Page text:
My older son, Benjamin, went through this when he was a toddler. He had a terrible snore and suffered from noticeable sleep apnea, which resulted in his being kind of spaced-out during the day. The obviousness of the sleep apnea developed over time--I'm sure he was experiencing interruptions underneath the snoring before the interruptions became prolonged enough to be distinguished from snoring. His growth flattened out entirely for a long period. The problem was identified when he was about 20 months old, but the doctors wanted to wait until he was 2 before operating (I never did ask for details about the need for the wait). Anyway, his tonsils and adenoids were removed shortly after his 2nd birthday and the change (after he recovered, of course!) was remarkable: quiet, restful sleep; increased alertness during the day; increased appetite; growth spurt; learning spurt.

Even though it was hard to subject a 2-year-old to surgery (Benjamin's father was traumatized for life when the surgical resident took Benjamin in his arms and walked off down the hallway with him---Benjamin reached his little arms back over the resident's shoulders and said "Papa, Papa"), I am convinced that having those swollen glands removed was absolutely the right thing to do. Good luck with whatever you decide to do.


To the parents of the child with very large tonsils and possible sleep apnea. My "child" is my almost 40 year old husband who always had the exact same symptoms you all mentioned since he was a very small child. It became a bit of a family joke that when he shared a room with his older brother the brother would realize he wasn't snoring (therefore not breathing) and just as he would get out of bed my husband would snort and breath again. After about 10 years of marriage the snoring became so pronounced and the other symptoms so debilitating that I encouraged him to see a doctor about it. The doctor did a sleep study along with many other tests and referred him to a specialist. At that time he was found to be so seriously apneic that they did major surgery and removed his uvula, part of his soft palate, tonsils and adnoids. They said that if we had not caught it he would have died in his sleep. Once your blood oxygen drops to a certain level long enough it will stop your heart. Much like drowning. After his surgery a second sleep study found that because it had gone on so long his brain no longer knew when to tell him to breath when he was asleep. He uses something called a nasal cpap machine to help him breath at night by blowing air into his nose to stimulate his lungs to inflate.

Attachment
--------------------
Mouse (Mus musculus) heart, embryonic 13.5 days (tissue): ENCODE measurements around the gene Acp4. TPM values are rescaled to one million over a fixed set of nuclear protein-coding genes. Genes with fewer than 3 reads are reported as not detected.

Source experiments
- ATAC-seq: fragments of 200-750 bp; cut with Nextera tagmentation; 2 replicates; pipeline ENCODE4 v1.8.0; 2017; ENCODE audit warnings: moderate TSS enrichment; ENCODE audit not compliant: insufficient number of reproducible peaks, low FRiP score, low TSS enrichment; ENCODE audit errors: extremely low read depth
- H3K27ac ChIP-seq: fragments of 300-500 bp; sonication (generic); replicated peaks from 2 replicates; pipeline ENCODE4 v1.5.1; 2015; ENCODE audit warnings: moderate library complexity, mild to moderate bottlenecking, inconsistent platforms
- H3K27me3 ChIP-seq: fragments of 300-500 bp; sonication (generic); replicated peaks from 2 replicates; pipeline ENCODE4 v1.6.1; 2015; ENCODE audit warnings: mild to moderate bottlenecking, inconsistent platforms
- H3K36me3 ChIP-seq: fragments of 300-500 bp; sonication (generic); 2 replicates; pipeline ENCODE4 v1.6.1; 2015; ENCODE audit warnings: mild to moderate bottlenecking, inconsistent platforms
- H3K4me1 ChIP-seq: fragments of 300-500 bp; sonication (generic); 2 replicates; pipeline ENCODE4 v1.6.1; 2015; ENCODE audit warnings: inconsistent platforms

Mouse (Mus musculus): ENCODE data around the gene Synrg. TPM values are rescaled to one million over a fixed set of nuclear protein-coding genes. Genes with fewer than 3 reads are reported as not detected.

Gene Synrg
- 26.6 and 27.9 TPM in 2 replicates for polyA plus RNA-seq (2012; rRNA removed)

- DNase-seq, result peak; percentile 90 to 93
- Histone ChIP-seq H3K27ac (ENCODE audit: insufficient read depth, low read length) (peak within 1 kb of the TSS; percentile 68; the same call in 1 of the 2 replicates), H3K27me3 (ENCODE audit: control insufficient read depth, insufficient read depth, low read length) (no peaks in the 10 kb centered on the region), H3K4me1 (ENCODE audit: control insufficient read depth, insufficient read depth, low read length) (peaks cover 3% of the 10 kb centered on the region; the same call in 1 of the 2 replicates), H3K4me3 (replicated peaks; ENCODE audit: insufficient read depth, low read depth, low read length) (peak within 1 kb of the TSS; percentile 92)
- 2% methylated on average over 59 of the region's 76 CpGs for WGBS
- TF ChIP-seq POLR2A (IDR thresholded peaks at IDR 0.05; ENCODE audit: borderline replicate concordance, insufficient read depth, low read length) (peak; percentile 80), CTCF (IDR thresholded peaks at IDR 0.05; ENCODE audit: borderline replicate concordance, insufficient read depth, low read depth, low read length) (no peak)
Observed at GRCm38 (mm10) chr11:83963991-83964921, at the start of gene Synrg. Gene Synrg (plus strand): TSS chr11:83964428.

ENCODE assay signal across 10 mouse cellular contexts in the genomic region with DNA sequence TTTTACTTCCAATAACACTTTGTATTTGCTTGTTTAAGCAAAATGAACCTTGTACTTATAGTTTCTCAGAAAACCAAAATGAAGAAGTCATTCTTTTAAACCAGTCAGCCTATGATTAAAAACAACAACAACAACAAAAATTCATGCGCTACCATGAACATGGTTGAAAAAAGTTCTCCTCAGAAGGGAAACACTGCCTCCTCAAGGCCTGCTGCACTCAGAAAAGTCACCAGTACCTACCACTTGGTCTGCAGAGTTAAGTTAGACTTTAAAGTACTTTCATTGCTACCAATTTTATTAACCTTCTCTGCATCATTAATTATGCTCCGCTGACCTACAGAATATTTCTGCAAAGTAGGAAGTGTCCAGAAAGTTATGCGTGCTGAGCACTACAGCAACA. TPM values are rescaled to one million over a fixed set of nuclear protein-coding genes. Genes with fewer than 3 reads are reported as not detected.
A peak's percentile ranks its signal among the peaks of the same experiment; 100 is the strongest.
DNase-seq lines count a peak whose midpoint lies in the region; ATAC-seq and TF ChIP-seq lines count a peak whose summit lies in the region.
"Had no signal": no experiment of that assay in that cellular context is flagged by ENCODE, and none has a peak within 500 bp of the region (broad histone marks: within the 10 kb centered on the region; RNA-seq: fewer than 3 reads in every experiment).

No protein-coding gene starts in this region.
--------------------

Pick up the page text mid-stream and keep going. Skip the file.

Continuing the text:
I can understand your concern about having your child undergo any kind of surgery, but if your pediatrician does not refer you DO IT YOURSELF. Do not let this go on until he is an adult.

I will ask for my name not to be used in this but in an adult male another side effect is impotence which they tell me is the LAST thing to go!! We have since had 2 more children and my husband can't believe the difference in his life! He will graduate from graduate school in May after 7 years of school which he would never have had the energy to do before.


Apnea in adults and CPAP mask

July 2001

I have just been diagnosed with moderate sleep apnea, and have been told that I need a CPAP mask to wear while sleeping. I'm totally new to this, so any information you'd like to share I'd appreciate. Thanks.


I don't know much about apnea myself, but I came across a site on sleep disorders on the internet that may be helpful to you. They also have a sleep clinic in Oakland. There are sleep disorder centers at UCSF and Stanford as well. http://www.sleepsmart.com/ Good luck. avds
I was initially diagnosed with moderate sleep apnea. I tried the usual mask that fits over the nose and I found it difficult to fall asleep. I felt like I was suffocating, and it was very noisy. My respiratory therapist recommended I try nasal pillows that fit under the nose. Go to this site for a picture: http://www.mallinckrodt.com/respiratory/productcatalog/product.asp?id=233. I found the nasal pillows much less invasive and quieter. Also, I went to an ENT for an evaluation after the first sleep test, and it was discovered that I had nasal polyps. I had an operation to remove the polyps and fix a deviated septum. I had another sleep study and my sleep apnea improved to mild. And I continue to use the nasal pillows. There's a variety of masks, CPAP machines, etc. If something doesn't work for you, push to try something else. Good luck.